Another interesting thing from the article:

Girls are also more susceptible to heat illness, according to a 10-year study of participants in the Schwan’s USA Cup, the largest youth soccer tournament in the Western hemisphere. In the two years when the heat index topped 84 degrees, girls were 1.7 times more likely to suffer heat illness—exhaustion, hyperventilation or cramping—than their male counterparts. (Both years officials shortened playing time, required water breaks and allowed unlimited player substitutions.)

The article is worth reading.

The Dangers of Heat

This weekend is the annual FPYC Father’s Day All Star Soccer Tournament.  It is a great event.  But it also tends to be a hot event.  Right now, the forecast is for 90 degrees on Saturday and 92 degrees on Sunday.

With that in mind, i just wanted to post  a reminder that heat is an issue for athletes – young athletes in particular.

This from US Youth Soccer:

Here are physiological/psychological reasons placing children at risk [from heat]:
1) Children absorb more heat from a hot environment because they have a greater surface area to body-mass ratio than adults. The smaller the child, the faster they absorb heat.
2) Children and adolescents may have a reduced ability to lose heat through sweating.
3) During prolonged exercise, children and adolescents frequently do not have the physiological drive to drink enough fluids to replenish sweat losses.
4) Youth athletes may be more easily distracted when they should be resting and rehydrating.
5) Some youth athletes may be under intense pressure to make a competitive squad and may not want to report feelings of heat distress or take the appropriate amount of time to rehydrate.

You can read more about heat issues here on this blog.

Hoops for Youth Foundation

I just learned about the Hoops for Youth Foundation.  It looks like they do a lot of good work for the community.

Created in 1999, Hoops For Youth Foundation is a not-for-profit organization that supports at-risk kids in our communities.  HYF provides the most basic tools that young people need to help them play team sports and face the many challenges of growing up in communities plagued by poverty and crime.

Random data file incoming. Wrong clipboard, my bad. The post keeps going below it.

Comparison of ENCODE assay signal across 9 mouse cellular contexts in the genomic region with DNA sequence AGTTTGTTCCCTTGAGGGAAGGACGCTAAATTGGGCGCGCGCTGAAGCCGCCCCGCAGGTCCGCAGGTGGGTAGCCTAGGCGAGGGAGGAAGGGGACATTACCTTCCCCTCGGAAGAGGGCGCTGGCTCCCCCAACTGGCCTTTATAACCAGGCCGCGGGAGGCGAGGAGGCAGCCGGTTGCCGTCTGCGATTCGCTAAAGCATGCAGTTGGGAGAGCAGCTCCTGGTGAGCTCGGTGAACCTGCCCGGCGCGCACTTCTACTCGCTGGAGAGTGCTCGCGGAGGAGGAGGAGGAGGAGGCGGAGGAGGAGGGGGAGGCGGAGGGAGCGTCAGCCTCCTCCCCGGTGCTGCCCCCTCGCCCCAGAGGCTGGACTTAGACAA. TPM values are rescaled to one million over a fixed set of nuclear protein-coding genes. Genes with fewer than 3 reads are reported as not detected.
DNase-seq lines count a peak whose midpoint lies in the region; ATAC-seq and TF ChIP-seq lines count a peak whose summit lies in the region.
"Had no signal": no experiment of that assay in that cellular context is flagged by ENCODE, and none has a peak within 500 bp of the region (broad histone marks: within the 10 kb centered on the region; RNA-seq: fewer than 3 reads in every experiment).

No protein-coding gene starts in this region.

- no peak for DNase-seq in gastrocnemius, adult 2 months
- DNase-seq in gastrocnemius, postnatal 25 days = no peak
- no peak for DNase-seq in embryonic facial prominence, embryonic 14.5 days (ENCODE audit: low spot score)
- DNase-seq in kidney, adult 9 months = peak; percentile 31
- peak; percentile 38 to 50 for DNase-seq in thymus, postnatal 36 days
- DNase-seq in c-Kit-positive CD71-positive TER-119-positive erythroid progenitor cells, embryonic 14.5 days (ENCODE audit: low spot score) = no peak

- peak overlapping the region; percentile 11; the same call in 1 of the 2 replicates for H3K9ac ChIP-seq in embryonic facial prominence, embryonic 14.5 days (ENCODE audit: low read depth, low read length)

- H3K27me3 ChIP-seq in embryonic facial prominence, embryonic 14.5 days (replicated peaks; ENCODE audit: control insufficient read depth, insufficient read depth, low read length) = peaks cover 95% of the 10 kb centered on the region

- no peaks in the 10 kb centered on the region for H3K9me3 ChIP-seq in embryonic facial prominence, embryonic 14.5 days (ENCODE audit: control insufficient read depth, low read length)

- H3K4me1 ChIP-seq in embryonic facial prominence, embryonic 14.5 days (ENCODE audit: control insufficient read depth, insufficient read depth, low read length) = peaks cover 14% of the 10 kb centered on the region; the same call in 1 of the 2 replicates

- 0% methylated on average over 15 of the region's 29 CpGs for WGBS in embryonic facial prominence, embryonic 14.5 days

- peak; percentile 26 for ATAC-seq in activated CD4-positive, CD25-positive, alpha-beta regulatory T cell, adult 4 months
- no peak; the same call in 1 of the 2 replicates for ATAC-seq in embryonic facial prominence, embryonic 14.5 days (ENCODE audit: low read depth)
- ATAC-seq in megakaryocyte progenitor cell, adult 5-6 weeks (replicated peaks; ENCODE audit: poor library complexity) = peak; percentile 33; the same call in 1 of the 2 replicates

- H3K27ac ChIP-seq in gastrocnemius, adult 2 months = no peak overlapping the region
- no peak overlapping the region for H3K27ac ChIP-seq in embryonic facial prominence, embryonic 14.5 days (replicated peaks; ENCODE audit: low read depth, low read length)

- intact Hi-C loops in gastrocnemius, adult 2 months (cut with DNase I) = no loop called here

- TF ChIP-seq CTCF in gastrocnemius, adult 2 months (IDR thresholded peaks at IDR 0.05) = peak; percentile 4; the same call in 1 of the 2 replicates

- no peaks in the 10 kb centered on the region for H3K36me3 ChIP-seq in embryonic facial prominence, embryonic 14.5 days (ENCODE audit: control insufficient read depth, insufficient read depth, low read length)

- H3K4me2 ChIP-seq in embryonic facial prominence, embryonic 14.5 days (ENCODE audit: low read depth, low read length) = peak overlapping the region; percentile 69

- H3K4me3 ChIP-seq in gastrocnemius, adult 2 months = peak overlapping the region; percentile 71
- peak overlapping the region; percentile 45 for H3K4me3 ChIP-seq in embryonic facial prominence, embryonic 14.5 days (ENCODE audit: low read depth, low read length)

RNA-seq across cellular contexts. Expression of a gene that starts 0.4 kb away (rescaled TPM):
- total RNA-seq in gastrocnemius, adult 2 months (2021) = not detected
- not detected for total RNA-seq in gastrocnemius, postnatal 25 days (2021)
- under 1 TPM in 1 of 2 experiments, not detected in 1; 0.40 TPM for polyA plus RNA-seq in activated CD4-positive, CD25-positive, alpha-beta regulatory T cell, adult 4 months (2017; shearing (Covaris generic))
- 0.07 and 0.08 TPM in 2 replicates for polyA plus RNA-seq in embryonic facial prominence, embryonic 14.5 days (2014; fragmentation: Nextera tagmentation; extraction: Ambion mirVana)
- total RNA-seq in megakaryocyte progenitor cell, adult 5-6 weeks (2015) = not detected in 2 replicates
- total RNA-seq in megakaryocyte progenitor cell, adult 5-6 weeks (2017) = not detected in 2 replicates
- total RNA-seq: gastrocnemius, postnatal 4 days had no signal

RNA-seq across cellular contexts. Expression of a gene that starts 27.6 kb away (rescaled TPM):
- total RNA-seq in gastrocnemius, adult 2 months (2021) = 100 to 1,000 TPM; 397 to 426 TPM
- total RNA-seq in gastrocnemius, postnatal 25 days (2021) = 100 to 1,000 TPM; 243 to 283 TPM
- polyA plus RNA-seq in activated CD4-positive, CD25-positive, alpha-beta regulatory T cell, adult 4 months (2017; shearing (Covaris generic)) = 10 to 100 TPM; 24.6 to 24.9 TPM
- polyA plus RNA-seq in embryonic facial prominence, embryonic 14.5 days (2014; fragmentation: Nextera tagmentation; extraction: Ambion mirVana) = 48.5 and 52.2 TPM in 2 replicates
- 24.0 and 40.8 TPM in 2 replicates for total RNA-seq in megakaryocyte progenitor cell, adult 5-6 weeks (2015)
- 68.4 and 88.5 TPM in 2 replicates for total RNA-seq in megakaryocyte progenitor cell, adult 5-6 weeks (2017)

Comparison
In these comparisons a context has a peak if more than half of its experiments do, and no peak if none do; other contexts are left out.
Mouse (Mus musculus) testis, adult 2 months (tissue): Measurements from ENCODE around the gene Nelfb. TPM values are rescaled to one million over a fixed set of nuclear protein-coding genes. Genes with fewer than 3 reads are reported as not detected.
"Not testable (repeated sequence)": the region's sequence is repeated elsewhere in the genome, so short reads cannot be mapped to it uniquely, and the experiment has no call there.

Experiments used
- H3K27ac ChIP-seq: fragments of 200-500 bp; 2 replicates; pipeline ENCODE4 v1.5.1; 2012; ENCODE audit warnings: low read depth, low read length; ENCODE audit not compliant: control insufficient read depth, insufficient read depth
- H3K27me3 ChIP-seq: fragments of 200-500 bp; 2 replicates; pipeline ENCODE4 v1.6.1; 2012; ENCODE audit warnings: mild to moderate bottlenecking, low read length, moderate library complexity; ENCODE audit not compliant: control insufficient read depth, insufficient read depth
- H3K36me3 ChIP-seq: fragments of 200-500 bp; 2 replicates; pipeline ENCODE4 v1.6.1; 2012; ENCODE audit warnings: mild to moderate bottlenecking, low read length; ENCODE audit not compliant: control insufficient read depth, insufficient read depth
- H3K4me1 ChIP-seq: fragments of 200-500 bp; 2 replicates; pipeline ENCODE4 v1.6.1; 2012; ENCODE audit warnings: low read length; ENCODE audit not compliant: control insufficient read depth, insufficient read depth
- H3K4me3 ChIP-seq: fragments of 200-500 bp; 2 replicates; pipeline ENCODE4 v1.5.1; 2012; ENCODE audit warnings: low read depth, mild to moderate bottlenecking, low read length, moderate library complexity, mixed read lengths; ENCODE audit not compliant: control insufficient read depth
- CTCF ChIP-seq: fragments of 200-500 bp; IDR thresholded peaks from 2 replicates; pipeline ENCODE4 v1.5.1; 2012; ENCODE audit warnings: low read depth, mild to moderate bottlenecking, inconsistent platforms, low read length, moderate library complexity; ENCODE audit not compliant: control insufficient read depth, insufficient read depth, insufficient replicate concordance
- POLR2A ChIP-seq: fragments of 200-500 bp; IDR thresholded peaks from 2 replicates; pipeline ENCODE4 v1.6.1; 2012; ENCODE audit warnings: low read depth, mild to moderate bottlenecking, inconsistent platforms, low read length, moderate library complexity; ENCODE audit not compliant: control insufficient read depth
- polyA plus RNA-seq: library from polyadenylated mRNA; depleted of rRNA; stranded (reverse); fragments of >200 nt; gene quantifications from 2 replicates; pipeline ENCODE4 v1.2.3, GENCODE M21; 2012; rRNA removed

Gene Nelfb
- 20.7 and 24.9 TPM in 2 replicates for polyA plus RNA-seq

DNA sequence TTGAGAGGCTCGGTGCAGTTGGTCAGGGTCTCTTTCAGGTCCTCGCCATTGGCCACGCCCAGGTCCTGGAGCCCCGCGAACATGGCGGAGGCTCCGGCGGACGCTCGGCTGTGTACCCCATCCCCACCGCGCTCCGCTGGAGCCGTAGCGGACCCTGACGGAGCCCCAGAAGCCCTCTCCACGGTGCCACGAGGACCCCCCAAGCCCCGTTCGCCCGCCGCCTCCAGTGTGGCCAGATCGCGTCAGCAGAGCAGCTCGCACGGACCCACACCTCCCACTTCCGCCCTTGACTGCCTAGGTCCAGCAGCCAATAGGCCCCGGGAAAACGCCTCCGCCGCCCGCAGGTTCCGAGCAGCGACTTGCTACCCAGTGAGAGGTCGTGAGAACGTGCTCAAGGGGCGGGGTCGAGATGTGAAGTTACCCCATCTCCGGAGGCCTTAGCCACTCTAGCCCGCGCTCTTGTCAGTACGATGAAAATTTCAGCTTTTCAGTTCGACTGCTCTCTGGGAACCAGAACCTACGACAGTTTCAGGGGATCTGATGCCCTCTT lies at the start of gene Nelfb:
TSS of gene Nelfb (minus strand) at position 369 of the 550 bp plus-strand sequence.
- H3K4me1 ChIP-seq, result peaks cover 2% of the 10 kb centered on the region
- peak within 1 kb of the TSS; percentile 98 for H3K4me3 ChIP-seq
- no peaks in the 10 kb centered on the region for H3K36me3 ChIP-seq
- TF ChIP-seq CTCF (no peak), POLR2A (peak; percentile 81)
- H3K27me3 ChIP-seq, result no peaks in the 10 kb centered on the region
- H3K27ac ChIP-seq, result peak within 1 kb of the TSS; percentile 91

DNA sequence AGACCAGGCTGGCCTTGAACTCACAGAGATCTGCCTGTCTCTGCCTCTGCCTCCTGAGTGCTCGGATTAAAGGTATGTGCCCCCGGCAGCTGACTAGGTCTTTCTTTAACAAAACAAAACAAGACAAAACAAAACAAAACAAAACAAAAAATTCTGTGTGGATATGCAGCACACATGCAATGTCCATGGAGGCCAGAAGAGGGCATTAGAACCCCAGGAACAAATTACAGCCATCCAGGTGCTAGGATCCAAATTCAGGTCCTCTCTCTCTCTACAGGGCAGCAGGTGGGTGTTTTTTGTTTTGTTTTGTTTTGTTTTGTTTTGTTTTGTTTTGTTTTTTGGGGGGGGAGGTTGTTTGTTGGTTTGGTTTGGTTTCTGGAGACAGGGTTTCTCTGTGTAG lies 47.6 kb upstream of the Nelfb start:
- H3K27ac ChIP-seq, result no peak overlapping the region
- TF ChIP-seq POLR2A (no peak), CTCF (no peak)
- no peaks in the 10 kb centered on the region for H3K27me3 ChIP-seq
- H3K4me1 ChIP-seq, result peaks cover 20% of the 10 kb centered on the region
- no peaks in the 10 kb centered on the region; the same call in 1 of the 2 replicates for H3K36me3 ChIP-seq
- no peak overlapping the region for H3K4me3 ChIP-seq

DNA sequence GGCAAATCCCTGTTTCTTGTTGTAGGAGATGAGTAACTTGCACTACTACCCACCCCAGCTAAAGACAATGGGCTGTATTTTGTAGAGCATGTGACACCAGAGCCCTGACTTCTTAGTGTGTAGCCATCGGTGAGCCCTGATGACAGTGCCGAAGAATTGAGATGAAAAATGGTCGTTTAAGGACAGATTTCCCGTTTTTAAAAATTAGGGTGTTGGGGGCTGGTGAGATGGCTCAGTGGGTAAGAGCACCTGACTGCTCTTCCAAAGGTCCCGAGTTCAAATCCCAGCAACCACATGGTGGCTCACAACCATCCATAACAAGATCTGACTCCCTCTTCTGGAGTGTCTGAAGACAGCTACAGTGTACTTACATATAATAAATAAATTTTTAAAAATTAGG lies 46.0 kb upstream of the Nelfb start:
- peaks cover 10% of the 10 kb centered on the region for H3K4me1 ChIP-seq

Their mission:

  • Provide leadership to at risk kids
  • Provide financial support to at risk kids
  • Provide mentoring to at risk kids
  • Provide educational opportunities to at risk kids
  • Empower at risk kids to become leaders
  • Provide at risk kids with a chance

We're #1! We're #1! We're #1

Parents of youth athletes often focus on winning.  Their child has to be number 1.  Their child has to be on the best team, has to have the best hook shot, or be the best pitcher.  Simply put: Their child has to be the best.

But now we know that the parents of youth athletes in the United States are themselves number 1 in the world.  I missed this the first time around, but a survey released in early April found that “those residing in the United States (60%) are the most likely to have witnessed abusive behaviour by parents at children’s sporting events followed by those in India (59%), Italy (55%), Argentina (54%), Canada (53%) and Australia (50%).”

I am sure this is not a list we want to be on the top of.  Frankly,the fact that the low scores were 16%, 24%, 25% and 26% isn’t anything to brag about.  While I give props to Hungary for their 16%, I think the Czech Republic’s 24% next lowest number is too high.  Certainly the United States’ 60% is unacceptable.

There are a number of resources out their.  I am most familiar with the Positive Coaching Alliance.  They have some ideas for parents.  We all need to make a commitment to helping change the youth sports culture that allows this kind of behavior.